Overall this is a major problem for catastrophe model vendors and insurance companies that try to capture such important information. In some catastrophe model sensitivity studies BMS has done the percent increases and decreases in the modeling results suggest that insurance companies could improve the understanding of risk by collecting tree-density information and better aligning rates to reflect the overall risk. By being more selective in the types of exposures they underwrite, insurers could offer credits or debits depending on a homeowner’s willingness to take extra steps to protect their property from tree fall.

Tornadoes from Isaias

One of the items the tropical updates failed to mention, which is common in any landfall named storms, was the tornado threat which was high as Isaias tracked up into the Northeast. There were 109 tornado warnings issued with at least a dozen tornadoes reported. However, given the scale of wind-related damage, some of these tornadoes might go unaccounted for. One of the highest wind gusts observed from Isaias was a result of a waterspout coming onshore near Long Beach Island, NJ, which recorded a wind gust of 109 mph. Currently there is a bit of a debate if this should be included as part of Isaias' official wind gust report, but regardless there was plenty of tornado activity with Isaias.

Wind Gusts

One of the more impressive wind gusts from Isaias was recorded at Mount Washington which reported a peak wind gust of 147 mph . This is the highest wind gust reported there in the month of August, breaking the record from Hurricane Carol in 1954. However, this is elevated on a mountain top. Closer to sea level the reported wind gusts along the track are still very impressive which also helps explain the sting jet that likely occurred and the large amount of treefall.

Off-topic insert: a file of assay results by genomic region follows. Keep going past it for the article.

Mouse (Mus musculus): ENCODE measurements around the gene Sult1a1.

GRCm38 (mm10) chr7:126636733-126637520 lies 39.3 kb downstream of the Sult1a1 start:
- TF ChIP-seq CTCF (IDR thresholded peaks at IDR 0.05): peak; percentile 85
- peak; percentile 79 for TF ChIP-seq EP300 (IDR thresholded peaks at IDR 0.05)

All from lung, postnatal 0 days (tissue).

This is the BMS iVision Verisk Respond Hurricane 3 sec wind gust layer. This layer is a great tool to show the strongest winds will be on the right side of the track and along coastal sections of the East Coast. BMS clients can use this tool to help understand wind impacts at the individual risk level.

Source: NWS Eastern Region
Source: NWS Eastern Region

Rain and Flood and Storm Surge

Another issue that likely compounded the treefall into the Northeast was the large amount of rain that fell in association with a pattern known as a Predecessor Rain Event or PRE. This likely saturated the ground by the time the strong winds moved into the area. This saturated soil could have weakened the earth around trees causing them to fall in the strong winds.

Radar and Observed Rainfall Source NWS Eastern Region

The heavy rainfall has resulted in some record-breaking flooding to occur along some rivers in the Northeast, which also shows the historical significant Isaias will have on the area - raising the case for retirement. One of the luckier or unlucky aspects of Isaias' rapid forward motion was the timing that occurred as it related to storm surge. Water levels at the NOAA tide station in Wilmington, NC reached 4.19 ft over normal tide, breaking the record set during Hurricane Florence in 2018, but also this occurred along with the high tided and nearly full moon that was occurring making the surge worse. This is unlucky. To the north, Battery Park, NY was luckier as the surge was 5.96 ft, but it was also occurring at low tides so overall it was lucky the tide was going out otherwise coastal flooding could have been worse in the area.

What is Next

Today Colorado State updated their seasonal forecast and it continues to call for an active hurricane season. Isaias was a good test run for the industry. The season has barely started and looking at the long-range weather pattern the next tropical troubles could favor Gulf of Mexico activity more than the East Coast, but generally, the busiest part of the season for New England is September and October so with more activity forecasted it seems like the insurance industry can not rest yet, as everyone might get a taste of tropical troubles at this rate.